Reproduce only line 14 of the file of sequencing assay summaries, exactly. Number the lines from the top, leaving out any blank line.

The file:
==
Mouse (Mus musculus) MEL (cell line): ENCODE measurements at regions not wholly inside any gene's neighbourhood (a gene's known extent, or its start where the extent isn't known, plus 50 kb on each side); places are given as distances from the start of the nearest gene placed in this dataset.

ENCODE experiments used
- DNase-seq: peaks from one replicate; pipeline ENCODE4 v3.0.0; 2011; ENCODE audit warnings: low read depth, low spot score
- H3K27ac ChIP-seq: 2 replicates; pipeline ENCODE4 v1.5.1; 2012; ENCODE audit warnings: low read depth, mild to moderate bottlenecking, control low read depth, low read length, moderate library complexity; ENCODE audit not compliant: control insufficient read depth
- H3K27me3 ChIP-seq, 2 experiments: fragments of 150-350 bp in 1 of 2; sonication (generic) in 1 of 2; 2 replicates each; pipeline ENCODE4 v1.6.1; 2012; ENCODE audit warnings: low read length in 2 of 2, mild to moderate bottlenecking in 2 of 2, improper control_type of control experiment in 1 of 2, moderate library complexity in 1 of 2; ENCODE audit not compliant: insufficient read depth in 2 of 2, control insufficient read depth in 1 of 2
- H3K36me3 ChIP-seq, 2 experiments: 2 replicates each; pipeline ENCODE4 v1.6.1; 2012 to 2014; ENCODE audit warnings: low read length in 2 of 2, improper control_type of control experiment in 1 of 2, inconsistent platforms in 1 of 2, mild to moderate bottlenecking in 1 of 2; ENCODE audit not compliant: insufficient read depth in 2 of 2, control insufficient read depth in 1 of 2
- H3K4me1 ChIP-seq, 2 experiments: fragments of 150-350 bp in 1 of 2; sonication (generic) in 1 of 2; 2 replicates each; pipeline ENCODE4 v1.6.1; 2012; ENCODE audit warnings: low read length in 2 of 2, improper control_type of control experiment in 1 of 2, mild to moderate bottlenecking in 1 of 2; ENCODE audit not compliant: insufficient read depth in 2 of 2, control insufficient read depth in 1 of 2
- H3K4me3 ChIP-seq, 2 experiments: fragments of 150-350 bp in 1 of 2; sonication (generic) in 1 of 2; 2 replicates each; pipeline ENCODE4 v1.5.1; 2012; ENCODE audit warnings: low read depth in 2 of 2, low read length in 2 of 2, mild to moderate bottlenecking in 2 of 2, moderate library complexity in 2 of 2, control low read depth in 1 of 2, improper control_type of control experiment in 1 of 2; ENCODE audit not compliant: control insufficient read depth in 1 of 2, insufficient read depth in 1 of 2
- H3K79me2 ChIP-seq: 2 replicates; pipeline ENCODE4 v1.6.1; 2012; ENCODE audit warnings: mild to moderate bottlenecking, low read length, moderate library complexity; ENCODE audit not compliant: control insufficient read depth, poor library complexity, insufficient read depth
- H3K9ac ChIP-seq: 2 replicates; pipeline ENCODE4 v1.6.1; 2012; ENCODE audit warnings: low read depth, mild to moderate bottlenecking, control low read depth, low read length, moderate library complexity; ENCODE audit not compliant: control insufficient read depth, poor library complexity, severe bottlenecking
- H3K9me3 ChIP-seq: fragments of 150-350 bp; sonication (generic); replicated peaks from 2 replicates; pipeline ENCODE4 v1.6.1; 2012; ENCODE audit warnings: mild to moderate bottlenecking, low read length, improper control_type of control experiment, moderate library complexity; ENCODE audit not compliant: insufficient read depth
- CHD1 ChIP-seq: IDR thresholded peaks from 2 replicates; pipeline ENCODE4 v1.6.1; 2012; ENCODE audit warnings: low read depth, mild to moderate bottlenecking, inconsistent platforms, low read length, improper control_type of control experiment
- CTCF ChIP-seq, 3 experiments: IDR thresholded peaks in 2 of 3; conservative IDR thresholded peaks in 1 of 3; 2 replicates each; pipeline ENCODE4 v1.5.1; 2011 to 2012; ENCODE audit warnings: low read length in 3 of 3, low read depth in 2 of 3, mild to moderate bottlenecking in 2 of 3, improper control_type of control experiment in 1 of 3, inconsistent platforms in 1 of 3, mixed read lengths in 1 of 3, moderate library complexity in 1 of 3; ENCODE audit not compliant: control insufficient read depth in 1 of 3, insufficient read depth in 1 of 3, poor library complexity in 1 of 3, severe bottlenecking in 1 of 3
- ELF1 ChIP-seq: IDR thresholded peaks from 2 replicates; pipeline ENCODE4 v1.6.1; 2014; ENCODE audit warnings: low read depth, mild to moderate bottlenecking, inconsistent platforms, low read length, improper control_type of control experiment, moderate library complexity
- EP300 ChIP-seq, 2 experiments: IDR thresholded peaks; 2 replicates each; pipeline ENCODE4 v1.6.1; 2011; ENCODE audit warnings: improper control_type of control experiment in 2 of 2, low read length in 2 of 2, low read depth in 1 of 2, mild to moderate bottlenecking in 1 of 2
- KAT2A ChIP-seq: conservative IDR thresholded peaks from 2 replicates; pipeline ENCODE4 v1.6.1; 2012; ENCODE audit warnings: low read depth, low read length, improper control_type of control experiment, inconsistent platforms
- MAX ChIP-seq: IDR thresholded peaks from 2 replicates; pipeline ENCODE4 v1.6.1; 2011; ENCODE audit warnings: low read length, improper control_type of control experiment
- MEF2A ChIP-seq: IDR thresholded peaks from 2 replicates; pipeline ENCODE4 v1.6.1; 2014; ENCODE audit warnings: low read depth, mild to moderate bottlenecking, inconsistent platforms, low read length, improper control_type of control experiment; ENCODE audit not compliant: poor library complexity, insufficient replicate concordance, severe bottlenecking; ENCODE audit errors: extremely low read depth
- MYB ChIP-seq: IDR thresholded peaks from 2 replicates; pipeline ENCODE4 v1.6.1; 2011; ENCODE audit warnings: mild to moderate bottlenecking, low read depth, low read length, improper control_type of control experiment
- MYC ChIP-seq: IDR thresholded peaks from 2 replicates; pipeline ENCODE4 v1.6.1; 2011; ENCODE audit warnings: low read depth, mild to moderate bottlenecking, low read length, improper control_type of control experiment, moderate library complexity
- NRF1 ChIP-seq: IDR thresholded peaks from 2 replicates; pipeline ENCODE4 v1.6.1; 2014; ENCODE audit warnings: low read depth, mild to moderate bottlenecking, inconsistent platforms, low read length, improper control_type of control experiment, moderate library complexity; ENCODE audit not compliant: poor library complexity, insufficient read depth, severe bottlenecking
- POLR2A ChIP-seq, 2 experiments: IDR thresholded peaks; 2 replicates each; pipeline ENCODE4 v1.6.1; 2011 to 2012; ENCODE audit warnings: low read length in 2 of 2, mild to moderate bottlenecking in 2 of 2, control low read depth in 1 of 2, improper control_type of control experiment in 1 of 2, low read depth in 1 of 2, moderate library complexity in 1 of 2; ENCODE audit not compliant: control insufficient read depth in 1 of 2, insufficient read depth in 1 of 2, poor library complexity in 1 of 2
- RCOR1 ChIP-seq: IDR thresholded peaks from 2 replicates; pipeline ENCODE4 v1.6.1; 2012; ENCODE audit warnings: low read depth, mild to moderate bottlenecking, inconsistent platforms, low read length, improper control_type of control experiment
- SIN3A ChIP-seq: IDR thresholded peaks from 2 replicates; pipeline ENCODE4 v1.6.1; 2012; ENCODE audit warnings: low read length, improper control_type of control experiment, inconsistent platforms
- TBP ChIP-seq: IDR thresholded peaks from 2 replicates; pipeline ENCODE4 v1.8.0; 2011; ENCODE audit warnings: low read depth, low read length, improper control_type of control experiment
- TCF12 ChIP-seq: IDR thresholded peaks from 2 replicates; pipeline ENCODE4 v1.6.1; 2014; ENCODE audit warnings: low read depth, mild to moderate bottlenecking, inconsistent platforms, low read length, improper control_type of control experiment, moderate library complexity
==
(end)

- ELF1 ChIP-seq: IDR thresholded peaks from 2 replicates; pipeline ENCODE4 v1.6.1; 2014; ENCODE audit warnings: low read depth, mild to moderate bottlenecking, inconsistent platforms, low read length, improper control_type of control experiment, moderate library complexity